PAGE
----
Iran looks increasingly ready to abandon the 2006 sentence of stoning given to Sakineh Mohammadi Ashtiani for committing adultery. That doesn't necessarily mean, however, that Iranian authorities won't carry out a death sentence by other means.
"Human rights considerations are foreign to this judiciary, and to the government," said Michel de Salaberry, a former Canadian ambassador to Iran. "And they're unaffected by Western denunciations."
Responding to European Commission President Jose Manuel Barroso, who earlier this week called the stoning sentence "barbaric beyond words," Iranian Foreign Ministry spokesman Ramin Mehmanparast reminded reporters Wednesday that the death sentence has been suspended pending further deliberation.
He added that Ms. Mohammadi Ashtiani had been found guilty of murder and adultery: "Defending a person on trial for murder should not be turned into a human rights matter."
The spokesman was confirming information contained in an Aug. 29 statement issued by the Iranian judiciary's Human Rights Council, and which was first alluded to in July by council president Mohammad Javad Larijani.
All assert that the case involves more than simple adultery. They say Ms. Mohammadi Ashtiani plotted with her lover to kill her husband and has in fact been "convicted of murdering her husband and adultery," in the words of Mr. Larijani.
Malek Ajdar Sharifi, the judiciary chief of Iran's East Azerbaijan province, went so far as to say the crimes committed by Ms. Mohammadi Ashtiani were so heinous that "if she had only cut [off]the head of her husband, it would have been better than what she has done."
Observers insist Ms. Mohammadi Ashtiani was never formally charged with murder or even complicity in murder, a charge that would carry a 15-year sentence.
The woman was first convicted on May 15, 2006, of having an "illicit relationship" with two men, for which she received 99 lashes. At the subsequent trial of the man accused of murdering her husband, Ms. Mohammadi Ashtiani was charged with "adultery while being married." It is for that crime that she was sentenced to death by stoning.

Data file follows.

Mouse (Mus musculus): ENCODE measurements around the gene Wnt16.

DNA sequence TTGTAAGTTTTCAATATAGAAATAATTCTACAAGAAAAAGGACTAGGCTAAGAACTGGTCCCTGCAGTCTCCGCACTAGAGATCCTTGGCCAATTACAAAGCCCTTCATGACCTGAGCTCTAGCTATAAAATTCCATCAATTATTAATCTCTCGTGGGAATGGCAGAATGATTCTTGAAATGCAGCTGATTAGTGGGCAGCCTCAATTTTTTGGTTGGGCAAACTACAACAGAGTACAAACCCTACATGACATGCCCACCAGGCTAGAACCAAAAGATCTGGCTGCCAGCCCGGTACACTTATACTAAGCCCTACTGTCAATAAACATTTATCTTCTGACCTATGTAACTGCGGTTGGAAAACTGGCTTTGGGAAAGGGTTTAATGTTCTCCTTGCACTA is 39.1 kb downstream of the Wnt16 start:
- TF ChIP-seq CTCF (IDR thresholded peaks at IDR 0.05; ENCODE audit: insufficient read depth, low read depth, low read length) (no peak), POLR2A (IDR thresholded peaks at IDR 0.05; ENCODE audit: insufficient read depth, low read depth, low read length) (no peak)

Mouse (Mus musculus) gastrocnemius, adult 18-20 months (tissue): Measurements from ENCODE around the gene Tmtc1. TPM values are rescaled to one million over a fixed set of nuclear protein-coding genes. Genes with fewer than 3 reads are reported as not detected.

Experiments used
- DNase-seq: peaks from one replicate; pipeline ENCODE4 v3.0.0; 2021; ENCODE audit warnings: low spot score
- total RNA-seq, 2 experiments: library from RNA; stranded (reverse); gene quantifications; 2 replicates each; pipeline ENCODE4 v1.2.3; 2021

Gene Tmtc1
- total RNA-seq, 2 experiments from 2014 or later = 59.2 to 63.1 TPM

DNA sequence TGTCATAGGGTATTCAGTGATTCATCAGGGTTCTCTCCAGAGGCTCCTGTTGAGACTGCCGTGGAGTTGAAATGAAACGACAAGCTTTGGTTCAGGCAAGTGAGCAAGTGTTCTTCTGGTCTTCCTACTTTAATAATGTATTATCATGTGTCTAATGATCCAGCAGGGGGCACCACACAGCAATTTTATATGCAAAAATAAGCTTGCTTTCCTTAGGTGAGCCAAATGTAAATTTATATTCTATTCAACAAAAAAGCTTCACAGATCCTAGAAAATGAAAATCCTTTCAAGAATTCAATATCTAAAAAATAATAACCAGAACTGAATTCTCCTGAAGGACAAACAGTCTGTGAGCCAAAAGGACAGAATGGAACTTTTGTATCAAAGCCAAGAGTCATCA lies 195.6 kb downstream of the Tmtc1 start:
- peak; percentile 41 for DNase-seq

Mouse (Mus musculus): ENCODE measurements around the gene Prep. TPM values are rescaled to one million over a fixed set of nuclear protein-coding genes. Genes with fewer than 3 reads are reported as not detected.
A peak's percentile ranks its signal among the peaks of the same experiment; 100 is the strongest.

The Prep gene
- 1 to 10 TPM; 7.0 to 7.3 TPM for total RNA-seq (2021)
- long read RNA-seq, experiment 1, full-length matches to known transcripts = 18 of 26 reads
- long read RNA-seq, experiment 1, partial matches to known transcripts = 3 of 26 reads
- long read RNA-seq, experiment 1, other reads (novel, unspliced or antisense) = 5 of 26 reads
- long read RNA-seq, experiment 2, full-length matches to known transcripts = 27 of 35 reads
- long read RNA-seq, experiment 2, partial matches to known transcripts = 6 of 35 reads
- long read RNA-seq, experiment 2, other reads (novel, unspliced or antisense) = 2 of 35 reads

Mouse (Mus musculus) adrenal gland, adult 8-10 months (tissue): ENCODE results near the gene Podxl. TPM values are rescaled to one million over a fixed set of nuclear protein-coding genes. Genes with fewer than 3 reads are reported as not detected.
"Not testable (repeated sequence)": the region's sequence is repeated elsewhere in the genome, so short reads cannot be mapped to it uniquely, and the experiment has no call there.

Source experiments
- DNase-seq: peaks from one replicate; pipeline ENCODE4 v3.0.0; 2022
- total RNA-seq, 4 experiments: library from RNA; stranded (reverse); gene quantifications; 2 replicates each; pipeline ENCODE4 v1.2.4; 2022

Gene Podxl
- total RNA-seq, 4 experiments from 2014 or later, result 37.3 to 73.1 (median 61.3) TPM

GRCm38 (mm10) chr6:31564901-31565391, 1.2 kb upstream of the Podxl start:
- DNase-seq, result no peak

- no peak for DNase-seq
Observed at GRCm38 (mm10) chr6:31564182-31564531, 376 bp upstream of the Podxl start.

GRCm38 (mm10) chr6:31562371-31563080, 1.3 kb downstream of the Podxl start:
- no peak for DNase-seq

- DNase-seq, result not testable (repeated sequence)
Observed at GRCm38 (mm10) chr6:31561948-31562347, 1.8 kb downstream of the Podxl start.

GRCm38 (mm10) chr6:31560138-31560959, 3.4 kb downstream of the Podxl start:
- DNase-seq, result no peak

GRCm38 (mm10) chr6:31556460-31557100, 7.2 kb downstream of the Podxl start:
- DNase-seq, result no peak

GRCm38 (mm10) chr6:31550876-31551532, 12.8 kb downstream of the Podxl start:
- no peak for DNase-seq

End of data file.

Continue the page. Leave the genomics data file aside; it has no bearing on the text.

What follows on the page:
In August, however, in what critics say is an attempt to reopen the case against Ms. Mohammadi Ashtiani, Iranian television broadcast an apparent confession in which she described her role in her husband's killing. Sajjad Ghaderzadeh, the son of Ms. Mohammadi Ashtiani and the slain man, says his mother was tortured into confessing.
In an interview last week with French journalist Bernard-Henri Levy, Mr. Ghaderzadeh called the suggestion his mother was involved in the murder "a blatant lie."
Added to that, he said, is the injustice that his mother "who has done nothing, nothing, risks being stoned, whereas the real murderer, Taheri, goes free." Issa Taheri, believed to have been Ms. Ashtiani's lover, was pardoned by the court after Mr. Ghaderzadeh and his sister forgave him for killing their father.
Governments, celebrities and ordinary citizens from around the world have joined international human-rights organizations in a campaign against the stoning sentence. But Iranian officials appear determined to deal with the case despite the international outcry and may simply carry out the execution by hanging.
"The only hope this woman has," said Mr. de Salaberry, "is if some kind of bargain could be arranged. Tehran only understands realpolitik." That appears to be how France won the release of a French woman held in Iran on a charge of spying. "They made a deal for her.""Either that, or if friends of Iran, countries like Brazil and Turkey, persuaded Tehran to let her live. They might listen to them."